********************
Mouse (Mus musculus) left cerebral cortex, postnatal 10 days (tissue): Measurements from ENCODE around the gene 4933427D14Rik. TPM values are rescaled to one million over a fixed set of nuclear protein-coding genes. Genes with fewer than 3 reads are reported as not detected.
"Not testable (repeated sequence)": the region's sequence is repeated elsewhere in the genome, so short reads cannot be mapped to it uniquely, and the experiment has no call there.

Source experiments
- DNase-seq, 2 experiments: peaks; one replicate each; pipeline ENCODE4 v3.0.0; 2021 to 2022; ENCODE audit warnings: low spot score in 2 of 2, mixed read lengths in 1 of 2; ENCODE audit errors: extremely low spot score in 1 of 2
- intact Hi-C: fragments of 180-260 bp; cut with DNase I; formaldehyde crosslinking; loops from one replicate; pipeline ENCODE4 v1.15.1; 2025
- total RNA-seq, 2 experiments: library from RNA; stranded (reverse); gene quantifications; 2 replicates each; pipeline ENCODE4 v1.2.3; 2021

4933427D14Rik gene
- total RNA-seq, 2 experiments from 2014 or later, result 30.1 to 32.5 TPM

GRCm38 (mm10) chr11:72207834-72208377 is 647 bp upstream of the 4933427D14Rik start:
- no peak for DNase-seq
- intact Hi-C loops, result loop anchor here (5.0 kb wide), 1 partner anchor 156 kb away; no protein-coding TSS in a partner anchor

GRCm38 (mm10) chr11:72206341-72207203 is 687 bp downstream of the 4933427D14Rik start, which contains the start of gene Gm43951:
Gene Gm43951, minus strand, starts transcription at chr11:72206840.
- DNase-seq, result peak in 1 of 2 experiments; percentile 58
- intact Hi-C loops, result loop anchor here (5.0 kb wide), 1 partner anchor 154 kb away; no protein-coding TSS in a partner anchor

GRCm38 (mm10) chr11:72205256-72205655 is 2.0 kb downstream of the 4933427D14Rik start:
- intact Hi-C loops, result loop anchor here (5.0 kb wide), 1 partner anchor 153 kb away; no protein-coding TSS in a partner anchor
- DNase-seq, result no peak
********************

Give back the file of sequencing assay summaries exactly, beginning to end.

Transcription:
Mouse (Mus musculus) left cerebral cortex, postnatal 10 days (tissue): Measurements from ENCODE around the gene 4933427D14Rik. TPM values are rescaled to one million over a fixed set of nuclear protein-coding genes. Genes with fewer than 3 reads are reported as not detected.
"Not testable (repeated sequence)": the region's sequence is repeated elsewhere in the genome, so short reads cannot be mapped to it uniquely, and the experiment has no call there.

Source experiments
- DNase-seq, 2 experiments: peaks; one replicate each; pipeline ENCODE4 v3.0.0; 2021 to 2022; ENCODE audit warnings: low spot score in 2 of 2, mixed read lengths in 1 of 2; ENCODE audit errors: extremely low spot score in 1 of 2
- intact Hi-C: fragments of 180-260 bp; cut with DNase I; formaldehyde crosslinking; loops from one replicate; pipeline ENCODE4 v1.15.1; 2025
- total RNA-seq, 2 experiments: library from RNA; stranded (reverse); gene quantifications; 2 replicates each; pipeline ENCODE4 v1.2.3; 2021

4933427D14Rik gene
- total RNA-seq, 2 experiments from 2014 or later, result 30.1 to 32.5 TPM

GRCm38 (mm10) chr11:72207834-72208377 is 647 bp upstream of the 4933427D14Rik start:
- no peak for DNase-seq
- intact Hi-C loops, result loop anchor here (5.0 kb wide), 1 partner anchor 156 kb away; no protein-coding TSS in a partner anchor

GRCm38 (mm10) chr11:72206341-72207203 is 687 bp downstream of the 4933427D14Rik start, which contains the start of gene Gm43951:
Gene Gm43951, minus strand, starts transcription at chr11:72206840.
- DNase-seq, result peak in 1 of 2 experiments; percentile 58
- intact Hi-C loops, result loop anchor here (5.0 kb wide), 1 partner anchor 154 kb away; no protein-coding TSS in a partner anchor

GRCm38 (mm10) chr11:72205256-72205655 is 2.0 kb downstream of the 4933427D14Rik start:
- intact Hi-C loops, result loop anchor here (5.0 kb wide), 1 partner anchor 153 kb away; no protein-coding TSS in a partner anchor
- DNase-seq, result no peak